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Interaction | August 2015

State governments need to focus on supplying quality power

This is what Naveen Munjal, Director ´ Commercial, CLP India Private Ltd, believes, as according to him ´good economics is good politics´ and will bring a more professional approach.

The government has claimed several records in its first year, but which is the worrying factor hurting the sector?

Our sector is one where you have long gestation periods and one can´t see results overnight. The last year has been a mixed bag; as they say, ´you win some, you lose some!´ Clearly, there have been positive initiatives from the new government, such as improvement in coal production, efforts to partially mitigate the problem of stranded gas-based generation, proposed changes in the Electricity Act, etc., and the results are partially visible, while some will be seen over the next few years.

However, to answer your question, the single biggest concern in the power sector that has persisted over the years is the serious lack of reforms on the power distribution side. This is causing agony to every stakeholder in the sector. In 1992, private sector participation in generation was introduced under the Narasimha Rao government, it was cited as a classic case of´putting the cart before the horse´ with the distribution sector being the horse. But, despite the Central government´s´previous and current´being very aware of this situation, there have been limited measures in reforming this space, mainly at the state level.

The main reason is that ´power´ is on the concurrent list; while the Centre formulates the overarching policies, state governments decide their own fate. The SEBs/State Regulatory Commissions, which are supposed to be autonomous bodies, have remained under constant pressure on the back of populist policies, essentially providing free or cheap power and also huge levels of cross subsidy.

SEBs lose, on an average, 60-70 paisa per unit while selling to consumers. Considering the fact that India has generated close to one trillion units annually, the losses incurred by SEBs are in the region of ~Rs 60,000-70,000 crore. This is a humongous amount that we are losing as a part of our GDP.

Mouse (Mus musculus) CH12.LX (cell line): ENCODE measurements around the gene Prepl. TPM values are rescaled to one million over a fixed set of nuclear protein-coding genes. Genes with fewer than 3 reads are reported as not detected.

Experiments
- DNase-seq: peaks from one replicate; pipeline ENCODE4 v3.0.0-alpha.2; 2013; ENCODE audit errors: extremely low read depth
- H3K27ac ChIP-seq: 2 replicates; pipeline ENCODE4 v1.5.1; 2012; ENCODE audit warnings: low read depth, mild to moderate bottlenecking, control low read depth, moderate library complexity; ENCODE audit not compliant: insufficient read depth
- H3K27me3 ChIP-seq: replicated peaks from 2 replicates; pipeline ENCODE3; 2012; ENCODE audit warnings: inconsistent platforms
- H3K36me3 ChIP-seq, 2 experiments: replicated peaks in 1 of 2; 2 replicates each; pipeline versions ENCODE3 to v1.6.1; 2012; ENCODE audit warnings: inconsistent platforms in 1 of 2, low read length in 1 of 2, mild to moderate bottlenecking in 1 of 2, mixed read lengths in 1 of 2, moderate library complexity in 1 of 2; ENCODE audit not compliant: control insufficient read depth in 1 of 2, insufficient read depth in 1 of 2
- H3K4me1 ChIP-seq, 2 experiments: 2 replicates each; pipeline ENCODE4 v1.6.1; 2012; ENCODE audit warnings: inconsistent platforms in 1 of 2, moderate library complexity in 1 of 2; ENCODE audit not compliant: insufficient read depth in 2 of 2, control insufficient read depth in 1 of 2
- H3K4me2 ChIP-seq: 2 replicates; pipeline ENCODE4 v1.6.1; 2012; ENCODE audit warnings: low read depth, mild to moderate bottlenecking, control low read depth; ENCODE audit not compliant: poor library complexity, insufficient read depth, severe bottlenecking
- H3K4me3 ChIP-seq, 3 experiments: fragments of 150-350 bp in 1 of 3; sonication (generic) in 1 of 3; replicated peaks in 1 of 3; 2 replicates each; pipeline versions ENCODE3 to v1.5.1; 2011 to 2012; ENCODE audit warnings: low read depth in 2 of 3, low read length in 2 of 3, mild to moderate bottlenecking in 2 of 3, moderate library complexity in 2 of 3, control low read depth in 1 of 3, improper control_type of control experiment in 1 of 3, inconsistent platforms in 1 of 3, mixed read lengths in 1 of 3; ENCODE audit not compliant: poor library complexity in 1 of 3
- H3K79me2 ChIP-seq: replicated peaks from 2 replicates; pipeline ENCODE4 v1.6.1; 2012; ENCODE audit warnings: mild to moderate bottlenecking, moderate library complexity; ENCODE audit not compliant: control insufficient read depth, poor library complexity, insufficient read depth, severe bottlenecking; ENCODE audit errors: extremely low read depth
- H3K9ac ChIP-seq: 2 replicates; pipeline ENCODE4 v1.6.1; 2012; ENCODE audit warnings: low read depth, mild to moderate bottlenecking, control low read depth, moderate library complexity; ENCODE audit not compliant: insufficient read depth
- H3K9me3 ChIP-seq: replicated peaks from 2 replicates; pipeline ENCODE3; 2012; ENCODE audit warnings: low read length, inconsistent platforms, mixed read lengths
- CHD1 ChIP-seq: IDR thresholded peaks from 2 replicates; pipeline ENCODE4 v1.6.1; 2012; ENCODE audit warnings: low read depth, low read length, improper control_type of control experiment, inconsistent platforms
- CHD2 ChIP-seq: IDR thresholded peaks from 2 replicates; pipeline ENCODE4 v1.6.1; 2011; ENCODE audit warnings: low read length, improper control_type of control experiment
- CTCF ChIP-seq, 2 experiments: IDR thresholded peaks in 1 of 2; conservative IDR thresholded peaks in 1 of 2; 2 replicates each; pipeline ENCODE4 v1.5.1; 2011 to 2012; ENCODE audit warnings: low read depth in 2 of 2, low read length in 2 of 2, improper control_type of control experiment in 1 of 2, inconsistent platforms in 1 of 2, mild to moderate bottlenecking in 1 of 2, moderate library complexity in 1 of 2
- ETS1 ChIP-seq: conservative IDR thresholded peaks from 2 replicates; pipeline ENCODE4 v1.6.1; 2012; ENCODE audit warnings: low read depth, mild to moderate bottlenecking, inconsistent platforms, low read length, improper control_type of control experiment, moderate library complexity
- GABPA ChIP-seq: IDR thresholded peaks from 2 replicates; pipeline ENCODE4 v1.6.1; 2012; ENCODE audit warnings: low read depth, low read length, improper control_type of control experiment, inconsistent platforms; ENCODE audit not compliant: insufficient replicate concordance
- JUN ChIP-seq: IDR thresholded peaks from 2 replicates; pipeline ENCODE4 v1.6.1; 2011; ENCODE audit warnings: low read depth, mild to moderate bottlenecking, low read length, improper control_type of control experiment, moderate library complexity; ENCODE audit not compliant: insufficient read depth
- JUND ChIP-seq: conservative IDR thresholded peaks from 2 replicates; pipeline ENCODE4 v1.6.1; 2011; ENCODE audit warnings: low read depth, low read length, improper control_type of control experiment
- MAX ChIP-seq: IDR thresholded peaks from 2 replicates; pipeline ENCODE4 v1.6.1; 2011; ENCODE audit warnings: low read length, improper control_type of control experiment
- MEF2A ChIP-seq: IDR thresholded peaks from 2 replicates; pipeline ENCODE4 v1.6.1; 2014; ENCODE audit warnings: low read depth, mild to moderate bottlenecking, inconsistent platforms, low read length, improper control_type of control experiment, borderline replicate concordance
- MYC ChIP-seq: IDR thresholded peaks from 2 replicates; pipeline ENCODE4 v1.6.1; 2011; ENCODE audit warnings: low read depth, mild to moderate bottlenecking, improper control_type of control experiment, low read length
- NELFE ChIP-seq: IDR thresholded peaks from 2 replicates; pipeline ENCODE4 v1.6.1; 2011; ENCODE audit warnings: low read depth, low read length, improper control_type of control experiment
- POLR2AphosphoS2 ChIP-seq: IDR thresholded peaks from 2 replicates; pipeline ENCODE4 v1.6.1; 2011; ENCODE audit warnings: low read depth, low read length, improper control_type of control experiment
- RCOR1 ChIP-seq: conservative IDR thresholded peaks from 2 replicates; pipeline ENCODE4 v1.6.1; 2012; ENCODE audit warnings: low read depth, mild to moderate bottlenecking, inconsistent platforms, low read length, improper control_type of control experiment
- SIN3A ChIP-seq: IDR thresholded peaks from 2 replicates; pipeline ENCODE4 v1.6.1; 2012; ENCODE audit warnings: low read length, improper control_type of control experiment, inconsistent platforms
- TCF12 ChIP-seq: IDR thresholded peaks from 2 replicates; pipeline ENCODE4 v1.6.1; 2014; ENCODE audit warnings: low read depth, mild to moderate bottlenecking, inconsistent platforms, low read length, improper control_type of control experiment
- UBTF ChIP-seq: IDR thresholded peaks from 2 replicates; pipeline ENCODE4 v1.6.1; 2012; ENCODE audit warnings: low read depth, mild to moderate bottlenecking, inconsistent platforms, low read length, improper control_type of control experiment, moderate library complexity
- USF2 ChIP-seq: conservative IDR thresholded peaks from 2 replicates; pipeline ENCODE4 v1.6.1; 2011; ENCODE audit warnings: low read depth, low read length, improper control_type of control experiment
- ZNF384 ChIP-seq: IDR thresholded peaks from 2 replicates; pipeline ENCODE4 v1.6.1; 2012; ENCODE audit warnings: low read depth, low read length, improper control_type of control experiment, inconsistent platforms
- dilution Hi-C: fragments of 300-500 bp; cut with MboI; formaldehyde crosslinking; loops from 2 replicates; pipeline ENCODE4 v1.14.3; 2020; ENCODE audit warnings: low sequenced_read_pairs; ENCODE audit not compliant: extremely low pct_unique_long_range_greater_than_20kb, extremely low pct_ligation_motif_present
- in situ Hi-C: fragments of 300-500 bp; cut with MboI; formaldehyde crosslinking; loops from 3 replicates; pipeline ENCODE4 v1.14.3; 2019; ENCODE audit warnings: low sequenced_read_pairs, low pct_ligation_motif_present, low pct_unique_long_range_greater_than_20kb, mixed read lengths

I believe, if states focus on supply of quality and not necessarily cheap power to consumers, the situation will improve.

So, you mean to say it is the mindset of state governments that needs to change...
I believe personally that´good economics is also good politics´; so state governments need to focus on supplying quality power and take a more professional approach to the sector. Let´s look at the example of Gujarat, they have been making profits and are way ahead of most others in terms of financial health. Evidence increasingly suggests that ruling governments which have done well economically, have been rewarded with another term. These days, consumers require quality power, not just cheap and free power. Meanwhile, the negligence towards distribution reforms have also affected plant load factor (PLF) of the country, which was operating at a mere 65 per cent, the lowest in the last 15 years...

The basic tendency of the debt ridden and loss making SEBs is that since they are on a losing streak, they rather not buy and sell power´this will arrest their losses. Of course there are other factors like lack of domestic coal availability and a stretched transmission infrastructure which has not kept pace with the increase in generation capacity, that have impacted PLF.

Apart from distribution, don´t you think transportation of coal is a weak link in this game too?
Besides transportation, there are issues with coal quality and sampling too. The government is trying to bring some level of independence in the sampling process. How quickly and effectively this happens remains to be seen. But at least they are is making all the right noises.